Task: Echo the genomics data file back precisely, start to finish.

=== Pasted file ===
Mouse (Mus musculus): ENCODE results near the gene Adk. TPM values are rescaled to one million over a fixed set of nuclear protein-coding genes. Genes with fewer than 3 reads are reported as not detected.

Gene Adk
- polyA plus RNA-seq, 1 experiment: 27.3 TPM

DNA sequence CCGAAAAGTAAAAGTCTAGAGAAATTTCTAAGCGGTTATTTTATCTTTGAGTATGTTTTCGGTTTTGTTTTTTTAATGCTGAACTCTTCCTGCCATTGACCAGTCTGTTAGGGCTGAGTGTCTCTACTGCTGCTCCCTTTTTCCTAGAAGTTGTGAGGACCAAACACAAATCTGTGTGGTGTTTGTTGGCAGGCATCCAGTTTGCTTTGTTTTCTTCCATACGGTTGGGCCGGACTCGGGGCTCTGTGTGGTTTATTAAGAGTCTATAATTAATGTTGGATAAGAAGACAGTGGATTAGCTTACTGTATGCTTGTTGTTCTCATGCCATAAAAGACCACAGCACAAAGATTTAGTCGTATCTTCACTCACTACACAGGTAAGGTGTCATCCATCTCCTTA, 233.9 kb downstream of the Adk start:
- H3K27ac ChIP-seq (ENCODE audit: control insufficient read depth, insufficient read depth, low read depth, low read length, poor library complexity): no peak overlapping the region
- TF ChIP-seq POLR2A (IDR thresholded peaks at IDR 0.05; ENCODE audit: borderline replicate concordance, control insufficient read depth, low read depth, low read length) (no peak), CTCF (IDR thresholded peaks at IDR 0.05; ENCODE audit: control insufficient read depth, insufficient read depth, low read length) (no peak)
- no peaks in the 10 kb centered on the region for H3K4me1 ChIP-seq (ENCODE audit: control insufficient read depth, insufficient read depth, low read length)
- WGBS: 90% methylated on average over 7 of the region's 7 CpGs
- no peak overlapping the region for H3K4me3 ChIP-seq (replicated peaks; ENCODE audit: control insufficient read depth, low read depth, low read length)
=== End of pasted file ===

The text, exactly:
Mouse (Mus musculus): ENCODE results near the gene Adk. TPM values are rescaled to one million over a fixed set of nuclear protein-coding genes. Genes with fewer than 3 reads are reported as not detected.

Gene Adk
- polyA plus RNA-seq, 1 experiment: 27.3 TPM

DNA sequence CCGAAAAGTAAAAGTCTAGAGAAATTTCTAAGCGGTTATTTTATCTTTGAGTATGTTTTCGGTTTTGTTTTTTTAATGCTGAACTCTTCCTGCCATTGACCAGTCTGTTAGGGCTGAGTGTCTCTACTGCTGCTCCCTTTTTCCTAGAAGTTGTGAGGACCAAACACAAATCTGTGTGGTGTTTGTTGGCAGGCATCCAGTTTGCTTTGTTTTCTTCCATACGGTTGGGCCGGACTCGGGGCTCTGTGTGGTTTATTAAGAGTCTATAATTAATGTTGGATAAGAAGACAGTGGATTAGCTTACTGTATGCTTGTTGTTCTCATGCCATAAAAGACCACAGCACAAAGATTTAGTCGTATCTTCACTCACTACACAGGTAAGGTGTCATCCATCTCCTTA, 233.9 kb downstream of the Adk start:
- H3K27ac ChIP-seq (ENCODE audit: control insufficient read depth, insufficient read depth, low read depth, low read length, poor library complexity): no peak overlapping the region
- TF ChIP-seq POLR2A (IDR thresholded peaks at IDR 0.05; ENCODE audit: borderline replicate concordance, control insufficient read depth, low read depth, low read length) (no peak), CTCF (IDR thresholded peaks at IDR 0.05; ENCODE audit: control insufficient read depth, insufficient read depth, low read length) (no peak)
- no peaks in the 10 kb centered on the region for H3K4me1 ChIP-seq (ENCODE audit: control insufficient read depth, insufficient read depth, low read length)
- WGBS: 90% methylated on average over 7 of the region's 7 CpGs
- no peak overlapping the region for H3K4me3 ChIP-seq (replicated peaks; ENCODE audit: control insufficient read depth, low read depth, low read length)